The BBC has been condemned by MPs for its handling of Alan Yentob's perceived efforts to influence coverage of Kids Company.
Yentob was creative director of the BBC and chairman of trustees at Kids Company last summer when the charity came under media scrutiny and closed.
- August 23, 2017
- August 21, 2017
- August 21, 2017
At the time of the scandal, it emerged that Yentob was in the Today programme studio with a producer while Kids Company chief executive Camila Batmanghelidjh was being interviewed. He also contacted BBC Two's Newsnight while it was preparing to broadcast a report on the charity.
And in December, around four months after these perceived interventions, Yentob stood down as creative director of the BBC, saying his role at Kids Company was a "serious distraction". He remains editor and presenter of the BBC programme Imagine and in an unpaid role as chairman of BBC Films.
In a report today, the Public Administration and Constitutional Affairs Committee condemned Yentob for both his senior role at Kids Company and his alleged attempts to influence BBC coverage of the controversy.
It said his interventions over media reports were "unwise at best, and deliberately intimidating at worst" and criticised the BBC itself for being too slow to address potential conflicts of interest.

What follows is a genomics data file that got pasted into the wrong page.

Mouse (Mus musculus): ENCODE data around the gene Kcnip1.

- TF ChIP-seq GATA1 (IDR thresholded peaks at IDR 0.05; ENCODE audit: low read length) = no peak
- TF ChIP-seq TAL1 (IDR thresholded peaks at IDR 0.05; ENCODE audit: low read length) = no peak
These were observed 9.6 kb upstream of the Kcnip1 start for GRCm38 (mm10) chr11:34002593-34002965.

The report said: "Mr Yentob was Chair of Trustees for 12 years. His actions in the weeks surrounding the charity’s collapse have received significant media attention, with allegations that he displayed a conflict of interest in his role at the BBC.
"Mr Yentob admitted that he stood behind the glass with the producer during a BBC interview with Ms Batmanghelidjh about the charity’s difficulties, and also made a phone call to another BBC journalist who was due to make a broadcast about the charity.
"Mr Yentob said that he was 'emotionally upset and engaged' by the coverage, and regrets this action 'if it was intimidating'.
"He has since resigned from his position as Creative Director at the BBC. Lord Hall of Birkenhead, BBC director general, said that Mr Yentob’s conduct was “improper” but had not affected BBC coverage of Kids Company."
The report went on: "Mr Yentob acknowledges his poor judgement in respect of his position at the BBC during the summer of 2015. His actions were unwise at best, and deliberately intimidating at worst.
"He has since resigned his main position at the BBC but he still retains substantial responsibilities within the organisation and oversees substantial budgets.
"It is not within the remit of this Committee to comment on the governance of the BBC, but the proper governance of conflicts of interest and standards of behaviour – particularly amongst its senior executives – is a very serious matter for any reputable organisation.
"That a senior figure could act in this way and it could take so long for action to be taken reflects poorly on the BBC’s leadership."
A BBC spokesman said: "As we've said before, BBC News considered whether Alan Yentob had influenced the BBC's journalism on the reporting of Kids Company and they concluded that he did not.
"The BBC led the way in reporting this story and our journalism has been impartial."
BBC's Newsnight was shortlisted, along with Buzzfeed, for investigation of the year at the British Journalism Awards for its Kids Company coverage. Its reporting on the closure of Kids Company was named as a finalist in the scoop of the year category of the RTS journalism awards last week.